HPV is the acronym for the human papillomavirus, which is typically spread through direct skin-to-skin contact. It's the most common sexually transmitted disease, and in many cases, does not cause symptoms, so it's no surprise that at least 20 million people in the United States are infected. There is no cure for HPV -- treatment typically involves managing any symptoms that do appear while the body fights the infection.
Human papillomaviruses, or HPVs, are a group of viruses that can infect the skin and mucous membranes of both men and women. They got their name because certain types may cause warts, known medically as papillomas. But HPV is also the most common type of sexually transmitted disease (STD).
At least 50 percent of sexually active men and women get genital HPV at some time in their lives. In addition, at least 80 percent of women will have been infected by genital HPV by the time they turn 50. Approximately 5.5 million new cases of sexually transmitted HPV infections are reported every year in the United States. At least 20 million people are already infected.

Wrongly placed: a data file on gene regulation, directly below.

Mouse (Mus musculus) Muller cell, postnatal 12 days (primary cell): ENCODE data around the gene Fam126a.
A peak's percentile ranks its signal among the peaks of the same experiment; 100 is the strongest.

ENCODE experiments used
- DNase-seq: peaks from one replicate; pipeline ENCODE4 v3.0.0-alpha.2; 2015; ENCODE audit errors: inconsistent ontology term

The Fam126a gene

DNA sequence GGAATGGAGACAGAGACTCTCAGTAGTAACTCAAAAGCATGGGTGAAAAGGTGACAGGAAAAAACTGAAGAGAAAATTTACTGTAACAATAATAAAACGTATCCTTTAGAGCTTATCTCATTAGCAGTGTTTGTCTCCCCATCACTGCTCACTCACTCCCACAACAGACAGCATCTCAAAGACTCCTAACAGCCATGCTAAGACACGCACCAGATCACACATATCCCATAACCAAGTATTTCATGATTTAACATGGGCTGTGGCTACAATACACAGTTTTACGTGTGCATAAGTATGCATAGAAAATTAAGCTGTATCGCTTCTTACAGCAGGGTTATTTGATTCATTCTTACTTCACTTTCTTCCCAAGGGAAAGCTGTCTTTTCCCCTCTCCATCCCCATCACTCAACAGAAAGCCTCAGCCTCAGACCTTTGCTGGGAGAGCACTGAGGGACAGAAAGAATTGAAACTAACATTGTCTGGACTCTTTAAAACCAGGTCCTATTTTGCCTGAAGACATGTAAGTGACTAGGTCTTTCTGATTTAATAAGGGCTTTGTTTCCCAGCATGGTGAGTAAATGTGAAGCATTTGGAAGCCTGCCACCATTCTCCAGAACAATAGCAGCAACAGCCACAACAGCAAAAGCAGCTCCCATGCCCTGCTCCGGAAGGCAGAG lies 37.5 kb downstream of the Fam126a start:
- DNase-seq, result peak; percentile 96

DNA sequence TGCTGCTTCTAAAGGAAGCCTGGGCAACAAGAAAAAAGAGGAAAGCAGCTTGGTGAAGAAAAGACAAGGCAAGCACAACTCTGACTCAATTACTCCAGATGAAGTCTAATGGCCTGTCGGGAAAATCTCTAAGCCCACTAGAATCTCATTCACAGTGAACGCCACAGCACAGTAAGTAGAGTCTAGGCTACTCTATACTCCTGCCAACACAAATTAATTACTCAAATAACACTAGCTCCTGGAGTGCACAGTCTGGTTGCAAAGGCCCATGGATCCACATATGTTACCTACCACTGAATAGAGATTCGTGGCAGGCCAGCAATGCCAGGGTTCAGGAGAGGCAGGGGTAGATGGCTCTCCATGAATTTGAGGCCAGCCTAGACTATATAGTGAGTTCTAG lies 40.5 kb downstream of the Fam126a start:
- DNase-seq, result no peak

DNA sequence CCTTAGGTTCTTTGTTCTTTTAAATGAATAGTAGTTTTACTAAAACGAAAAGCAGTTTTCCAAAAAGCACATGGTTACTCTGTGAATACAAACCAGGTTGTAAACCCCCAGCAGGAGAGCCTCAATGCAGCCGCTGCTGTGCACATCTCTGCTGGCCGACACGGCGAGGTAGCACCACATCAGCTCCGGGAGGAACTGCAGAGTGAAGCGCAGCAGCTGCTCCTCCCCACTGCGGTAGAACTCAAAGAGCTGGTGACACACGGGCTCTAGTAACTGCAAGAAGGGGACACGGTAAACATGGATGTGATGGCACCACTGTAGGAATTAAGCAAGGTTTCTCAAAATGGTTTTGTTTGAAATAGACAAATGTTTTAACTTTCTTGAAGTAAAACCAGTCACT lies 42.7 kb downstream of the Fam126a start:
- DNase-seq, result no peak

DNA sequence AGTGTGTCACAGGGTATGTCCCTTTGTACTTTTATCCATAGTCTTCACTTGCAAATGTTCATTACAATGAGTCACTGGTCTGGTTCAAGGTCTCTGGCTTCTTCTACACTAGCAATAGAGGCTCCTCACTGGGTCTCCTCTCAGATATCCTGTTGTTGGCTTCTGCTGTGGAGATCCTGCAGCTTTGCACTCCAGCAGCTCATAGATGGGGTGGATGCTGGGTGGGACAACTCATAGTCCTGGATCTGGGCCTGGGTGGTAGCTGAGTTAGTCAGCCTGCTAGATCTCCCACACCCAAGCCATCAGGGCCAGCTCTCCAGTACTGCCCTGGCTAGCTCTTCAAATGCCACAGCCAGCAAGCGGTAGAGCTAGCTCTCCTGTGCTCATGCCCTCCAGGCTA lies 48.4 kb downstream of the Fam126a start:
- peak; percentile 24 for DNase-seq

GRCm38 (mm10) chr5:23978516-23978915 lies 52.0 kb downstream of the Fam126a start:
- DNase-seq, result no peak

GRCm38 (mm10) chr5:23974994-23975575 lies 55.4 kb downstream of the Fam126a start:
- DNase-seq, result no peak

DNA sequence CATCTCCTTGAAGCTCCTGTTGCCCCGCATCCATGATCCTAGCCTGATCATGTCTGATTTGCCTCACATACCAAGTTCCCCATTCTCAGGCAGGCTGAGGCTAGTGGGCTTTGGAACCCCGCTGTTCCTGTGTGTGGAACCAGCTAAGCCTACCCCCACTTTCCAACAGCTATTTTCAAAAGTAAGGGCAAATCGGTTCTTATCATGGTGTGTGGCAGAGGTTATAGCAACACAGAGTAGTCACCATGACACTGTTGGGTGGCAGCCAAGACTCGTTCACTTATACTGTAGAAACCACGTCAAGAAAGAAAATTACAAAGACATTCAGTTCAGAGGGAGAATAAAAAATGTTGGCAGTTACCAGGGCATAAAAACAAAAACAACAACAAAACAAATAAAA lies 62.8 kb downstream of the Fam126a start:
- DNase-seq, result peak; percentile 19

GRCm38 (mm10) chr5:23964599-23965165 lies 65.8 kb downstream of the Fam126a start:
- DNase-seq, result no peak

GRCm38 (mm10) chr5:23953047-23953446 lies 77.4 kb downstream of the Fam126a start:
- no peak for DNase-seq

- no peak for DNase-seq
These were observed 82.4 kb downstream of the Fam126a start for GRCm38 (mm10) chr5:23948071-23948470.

There are over 100 different types of human papillomaviruses. Over 30 types are transmitted sexually.
Most people infected with HPV never develop any symptoms. But there are a number of conditions that HPV can cause. This includes:
- Plantar warts
- Common warts
- Flat warts
- Genital warts
- Precancerous changes
- Cervical cancer (see HPV and Cervical Cancer)
- Laryngeal papillomatosis.
Because certain types increase the risk for cancer, research scientists have separated the types into high-risk HPV and low-risk HPV. High-risk HPV may cause abnormal Pap smear results and could lead to cancers of the cervix, vulva, vagina, anus, or penis. Low-risk HPV may also cause abnormal Pap smear results or genital warts.
(Click High-Risk HPV for more information.)